- At five years old, Eurus was able to commit the perfect murder. Neither Mycroft nor the police ever found the body, which was hidden down a nearby well. Wouldn’t that be the first place they’d look?
- When John gets trapped down the aforementioned well, the police are able to find him within minutes of Sherlock triangulating the location. He also appears to be lifted out of the well with a rope, despite being chained down underwater.
- Sherlock spends most of the episode trying to save a girl from a plane crash, despite having no evidence the girl or the plane are even real.
Even by Sherlock standards, this is… a lot. The episode might have been improved by cutting some of Eurus’ puzzles, which mostly revolved around supervillainous moral dilemmas: Kill your best friend, or kill your brother? Murder this man, or allow his wife to die? This involved Sherlock both endangering and attempting to rescue every single female character in the episode, with the exception of a very minor cameo from his mother. Mrs Hudson almost gets blown up. The prison governor’s wife gets shot. Tragic spinster Molly is manipulated into crying over the phone while Sherlock lies, “I love you,” in an utterly manufactured moment of conflict. Even Eurus gets rescued, in the end.
After hours of enigmatic phone calls, the girl on the plane is revealed to be Eurus in disguise (again), and Sherlock “saves” her by realizing the crashing plane was really a metaphor for Eurus’ mental state. At heart she’s just a scared little girl flying above everyone else, and she needs Sherlock’s help to land. Sherlock even congratulates her on the genius of the metaphor, which basically amounts to the writers congratulating themselves.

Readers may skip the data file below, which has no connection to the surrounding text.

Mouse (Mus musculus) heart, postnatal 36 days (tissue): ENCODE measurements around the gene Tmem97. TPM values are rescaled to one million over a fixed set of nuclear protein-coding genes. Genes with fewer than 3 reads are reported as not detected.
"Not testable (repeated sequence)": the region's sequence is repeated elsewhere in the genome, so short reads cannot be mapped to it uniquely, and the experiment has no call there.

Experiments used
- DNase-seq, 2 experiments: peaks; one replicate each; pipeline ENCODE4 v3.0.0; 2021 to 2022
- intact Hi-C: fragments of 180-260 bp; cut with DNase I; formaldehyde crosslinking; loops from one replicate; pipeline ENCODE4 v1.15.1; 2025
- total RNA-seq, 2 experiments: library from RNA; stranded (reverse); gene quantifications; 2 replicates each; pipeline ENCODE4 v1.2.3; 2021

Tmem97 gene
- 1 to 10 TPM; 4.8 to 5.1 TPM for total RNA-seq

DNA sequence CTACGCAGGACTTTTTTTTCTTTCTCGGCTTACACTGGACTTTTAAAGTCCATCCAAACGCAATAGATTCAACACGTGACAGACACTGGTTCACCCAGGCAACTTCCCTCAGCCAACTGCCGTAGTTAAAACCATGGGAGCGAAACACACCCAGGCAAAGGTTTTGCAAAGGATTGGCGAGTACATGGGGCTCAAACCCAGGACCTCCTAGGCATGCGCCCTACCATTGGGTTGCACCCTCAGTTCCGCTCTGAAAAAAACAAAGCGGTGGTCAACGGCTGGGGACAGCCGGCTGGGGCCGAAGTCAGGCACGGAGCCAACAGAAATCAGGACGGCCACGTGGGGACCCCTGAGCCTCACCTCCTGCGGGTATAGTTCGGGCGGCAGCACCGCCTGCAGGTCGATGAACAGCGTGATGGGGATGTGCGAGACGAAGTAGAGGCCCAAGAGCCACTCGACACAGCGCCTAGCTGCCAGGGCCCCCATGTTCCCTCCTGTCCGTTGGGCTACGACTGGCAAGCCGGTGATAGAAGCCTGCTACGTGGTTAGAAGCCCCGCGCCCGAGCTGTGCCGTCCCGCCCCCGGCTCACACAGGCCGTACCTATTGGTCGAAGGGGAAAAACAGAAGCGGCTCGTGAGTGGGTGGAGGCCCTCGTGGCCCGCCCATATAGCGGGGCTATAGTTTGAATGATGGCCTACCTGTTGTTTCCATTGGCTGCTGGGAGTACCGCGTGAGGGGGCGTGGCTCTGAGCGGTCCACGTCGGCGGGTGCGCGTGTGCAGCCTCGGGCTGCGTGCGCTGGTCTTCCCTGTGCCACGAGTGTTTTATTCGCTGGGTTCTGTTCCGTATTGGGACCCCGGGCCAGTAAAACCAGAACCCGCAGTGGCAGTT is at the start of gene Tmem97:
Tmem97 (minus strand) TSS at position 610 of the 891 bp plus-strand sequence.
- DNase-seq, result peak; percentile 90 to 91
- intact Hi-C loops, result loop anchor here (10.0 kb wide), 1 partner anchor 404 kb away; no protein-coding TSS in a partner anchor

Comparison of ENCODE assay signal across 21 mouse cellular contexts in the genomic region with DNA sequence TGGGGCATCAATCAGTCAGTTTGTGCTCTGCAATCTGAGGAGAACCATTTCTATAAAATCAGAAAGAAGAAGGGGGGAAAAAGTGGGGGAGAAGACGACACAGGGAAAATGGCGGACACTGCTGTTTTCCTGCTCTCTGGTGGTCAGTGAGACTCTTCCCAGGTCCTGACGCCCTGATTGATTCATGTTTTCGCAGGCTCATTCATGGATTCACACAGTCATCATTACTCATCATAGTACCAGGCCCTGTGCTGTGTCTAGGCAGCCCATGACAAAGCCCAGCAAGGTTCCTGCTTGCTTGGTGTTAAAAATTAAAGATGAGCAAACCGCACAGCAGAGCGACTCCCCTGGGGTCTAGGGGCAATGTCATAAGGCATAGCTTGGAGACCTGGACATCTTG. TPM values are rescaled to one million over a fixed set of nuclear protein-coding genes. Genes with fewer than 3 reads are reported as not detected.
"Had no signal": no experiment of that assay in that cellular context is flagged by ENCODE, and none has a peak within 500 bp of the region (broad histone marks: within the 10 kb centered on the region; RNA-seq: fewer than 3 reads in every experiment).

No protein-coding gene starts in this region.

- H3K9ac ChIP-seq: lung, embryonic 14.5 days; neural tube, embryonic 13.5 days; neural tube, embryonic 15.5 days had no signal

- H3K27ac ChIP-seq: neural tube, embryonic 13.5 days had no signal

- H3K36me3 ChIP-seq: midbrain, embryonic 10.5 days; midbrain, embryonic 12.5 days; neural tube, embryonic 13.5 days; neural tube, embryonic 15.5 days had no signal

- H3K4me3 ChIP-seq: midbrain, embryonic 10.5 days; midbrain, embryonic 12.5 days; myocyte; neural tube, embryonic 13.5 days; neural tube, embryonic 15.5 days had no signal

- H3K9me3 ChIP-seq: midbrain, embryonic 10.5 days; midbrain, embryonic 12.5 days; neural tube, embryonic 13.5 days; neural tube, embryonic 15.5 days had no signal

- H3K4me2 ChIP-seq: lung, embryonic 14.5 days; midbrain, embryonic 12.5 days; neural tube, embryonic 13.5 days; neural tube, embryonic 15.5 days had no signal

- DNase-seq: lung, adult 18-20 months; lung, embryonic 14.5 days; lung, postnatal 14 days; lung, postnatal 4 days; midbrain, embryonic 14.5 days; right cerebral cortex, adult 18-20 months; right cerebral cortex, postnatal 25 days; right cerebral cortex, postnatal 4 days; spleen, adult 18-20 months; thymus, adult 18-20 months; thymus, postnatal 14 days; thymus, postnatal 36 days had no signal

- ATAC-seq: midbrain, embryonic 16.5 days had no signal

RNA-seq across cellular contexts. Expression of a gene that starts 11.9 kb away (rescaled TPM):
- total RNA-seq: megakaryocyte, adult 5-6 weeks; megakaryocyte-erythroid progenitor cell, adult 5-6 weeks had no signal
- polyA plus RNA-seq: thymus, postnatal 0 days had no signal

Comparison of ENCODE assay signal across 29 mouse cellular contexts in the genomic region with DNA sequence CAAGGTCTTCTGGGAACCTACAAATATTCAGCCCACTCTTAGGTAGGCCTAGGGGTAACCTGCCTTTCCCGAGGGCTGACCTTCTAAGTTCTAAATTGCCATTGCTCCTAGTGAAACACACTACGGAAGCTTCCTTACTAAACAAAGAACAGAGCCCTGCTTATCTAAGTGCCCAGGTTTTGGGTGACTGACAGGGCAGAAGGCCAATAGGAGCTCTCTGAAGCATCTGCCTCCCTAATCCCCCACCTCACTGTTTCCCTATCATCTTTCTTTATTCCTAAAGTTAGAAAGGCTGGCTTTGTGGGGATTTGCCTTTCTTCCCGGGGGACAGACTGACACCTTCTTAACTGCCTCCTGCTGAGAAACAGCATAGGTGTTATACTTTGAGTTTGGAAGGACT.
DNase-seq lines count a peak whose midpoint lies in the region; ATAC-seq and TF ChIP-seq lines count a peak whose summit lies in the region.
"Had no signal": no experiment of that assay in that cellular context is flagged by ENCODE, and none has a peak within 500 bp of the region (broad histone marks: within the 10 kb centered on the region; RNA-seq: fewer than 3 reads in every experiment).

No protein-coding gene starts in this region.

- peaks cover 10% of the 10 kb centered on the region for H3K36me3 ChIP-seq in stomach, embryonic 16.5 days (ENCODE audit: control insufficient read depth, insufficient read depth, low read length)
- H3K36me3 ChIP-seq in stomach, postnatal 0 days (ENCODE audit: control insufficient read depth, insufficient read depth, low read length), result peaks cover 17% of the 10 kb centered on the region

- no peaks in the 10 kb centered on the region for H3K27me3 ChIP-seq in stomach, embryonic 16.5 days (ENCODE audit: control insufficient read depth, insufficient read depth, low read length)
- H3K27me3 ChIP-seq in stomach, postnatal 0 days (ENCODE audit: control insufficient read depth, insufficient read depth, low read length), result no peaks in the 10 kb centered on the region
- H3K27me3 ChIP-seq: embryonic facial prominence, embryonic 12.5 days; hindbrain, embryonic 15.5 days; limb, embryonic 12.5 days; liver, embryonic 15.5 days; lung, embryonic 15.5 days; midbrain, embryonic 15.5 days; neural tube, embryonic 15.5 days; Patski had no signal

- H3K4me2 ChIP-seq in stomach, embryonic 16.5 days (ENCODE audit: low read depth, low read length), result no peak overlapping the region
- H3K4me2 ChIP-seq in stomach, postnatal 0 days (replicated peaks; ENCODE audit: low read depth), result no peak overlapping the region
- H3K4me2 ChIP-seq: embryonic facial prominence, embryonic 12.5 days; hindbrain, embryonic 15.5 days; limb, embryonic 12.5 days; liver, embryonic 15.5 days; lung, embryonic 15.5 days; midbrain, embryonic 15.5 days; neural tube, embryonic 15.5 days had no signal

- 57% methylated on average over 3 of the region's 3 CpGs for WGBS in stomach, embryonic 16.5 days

Even if you ignore the dire gender roles of this scenario, this revelation creates an obvious plot hole in the pre-credits scene, when the girl speaks to Moriarty on the plane. If the girl only “exists” as a voice on the phone to Sherlock, then that scene makes no sense in context. It’s nowhere near as tightly written as Sherlock‘s last plane crash fakeout, which involved a real plane full of frozen corpses.
“The Final Problem” ends on a rather puzzling note. Eurus returns to her jail cell, which feels like a serious tactical error considering what happened last time. Then Mary Watson delivers heartfelt sendoff from beyond the grave, in a video message that sounds exactly like a TV drama voiceover but nothing like a real message someone might record for their husband. With a montage flashing forward to John and Sherlock raising John’s baby in Baker Street, we get a rare moment of closure compared to the cliffhangers of previous seasons. Yes, this could indeed be the last episode ever. But does John and Sherlock’s happiness feel earned?
After two episodes of conflict and trauma, this domestic bliss comes out of nowhere. We never really saw the character development that created this newly sensitive, affectionate version of Sherlock, and John’s grief basically vanished between episodes two and three. As ever, the world of Sherlock rearranged itself to the convenience of the writers’ demands, regardless of logic, characterization, or narrative sense.